Should You Say Yes to a Buyout?
What makes an employer’s buyout offer a good deal? The answer depends on where you are in your career, where you hope to go next and exactly what’s in your buyout package.
In today’s economy, the lure of a big-bucks buyout can be tempting, but before you say yes, take the time to fully unwrap the package your employer is offering to see what’s inside.
The best buyout is one that bridges a small gap between now and retirement. If you’re not ready to retire, you may want to keep your job. “Once you’re over 40, it starts getting harder to get jobs,” warns Lita Epstein, author of Surviving a Layoff: A Week-by-Week Guide to Getting Your Life Back Together.
The job market is “horrendously tight” for those over 50, adds Robin Pinkley, PhD, professor of management and organization at SMU Cox School of Business in Dallas and author of Get Paid What You're Worth: The Expert Negotiators’ Guide to Salary and Compensation. “Everybody is trying to get rid of the large-salaried folks, so the number of positions for them are going to be far and few between.” Given this reality, consider whether you could afford to take a lower-paying position.
Even if you’re confident of quickly landing a new job, start your job hunt right away, advises Jill Evans Silman, SPHR, vice president of Meador Staffing Services in Shenandoah, Texas. “If you take a buyout, there’s a temptation to not reapply yourself quickly into something else,” she says. “Time can get away from you, and employers have issues with too much time out of the workplace.”
Before you accept the buyout, take home contact information for clients, coworkers, industry associates and especially vendors. “They hear first when there’s a job open somewhere else,” Epstein says. Make copies of projects and email to your personal address anything stored in your computer that demonstrates your accomplishments.
Stepping-Stone or Quicksand?
Those who want to switch careers or launch a new business can use buyout funds as a financial stepping-stone.
If your new business will compete with your old employer, check the buyout agreement for a noncompete clause. “Check [the clause] with an attorney, because it might not be legal [in your state],” Epstein advises. “If the noncompete isn’t going to stop you from doing what you want to do, ask for as much money as you can get for that agreement.”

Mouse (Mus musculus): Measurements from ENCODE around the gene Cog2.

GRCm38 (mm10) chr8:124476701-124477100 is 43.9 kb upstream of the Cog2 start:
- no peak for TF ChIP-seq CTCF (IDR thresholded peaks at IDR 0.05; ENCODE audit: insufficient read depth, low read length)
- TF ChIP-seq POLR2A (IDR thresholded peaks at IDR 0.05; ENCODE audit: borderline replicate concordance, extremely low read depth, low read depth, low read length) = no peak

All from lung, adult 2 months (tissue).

Thinking of using your buyout to fund additional education? Know when you can start -- the application deadline for many competitive programs is six months or more before classes begin -- and how long it will take to finish. Ask your employer to include tuition assistance in your buyout package.
Along with the amount of cash offered, health insurance is a top financial consideration for buyout recipients. “If you’re not eligible for Medicare, getting health insurance on the open market can be next to impossible, because almost everyone has some pre-existing condition that’s going to knock them out,” Epstein says.
Can your employer contribute to health insurance going forward? If you’re eligible to continue on your employer’s health insurance through COBRA, what will that cost?
Spending a few dollars to have a financial planner or retirement benefit expert review your buyout offer could save you thousands. Have him evaluate what the buyout does to company match money in your 401k or pension payments and how any money you receive will influence your taxes and financial aid you (or your college-age children) receive.
If your buyout offer gives you the choice of taking a lump-sum payment or payments over time, consider the likelihood your employee will stay afloat. “Make sure they can honor what they promise,” Silman says. “We’ve all heard stories of retirees who have had their benefits unplugged. In today’s economy, having cash may not be a bad situation.”
Negotiate Your Exit
Just as you negotiated when you landed your current job, you can negotiate on your way out the door, Pinkley says. Figure out what the company is getting in return for buying you out and enhance that. “Have an open discussion about what you can do to facilitate what they’re trying to get,” she says. “If it’s goodwill, you can talk about how well you’re being treated. If it’s training someone in your stead, can you have an extra percentage of the profits from next year?”
Then, approach your exit just as gracefully as you approached your entrance. “Organizations are not coming to the table with the highest amount they’re willing to offer,” Pinkley says. “They’re coming in knowing you’re going to negotiate. Do it in ways that are constructive. Go in trying to problem-solve. Think about what you need to accomplish to make yourself better off and go in with a plan.”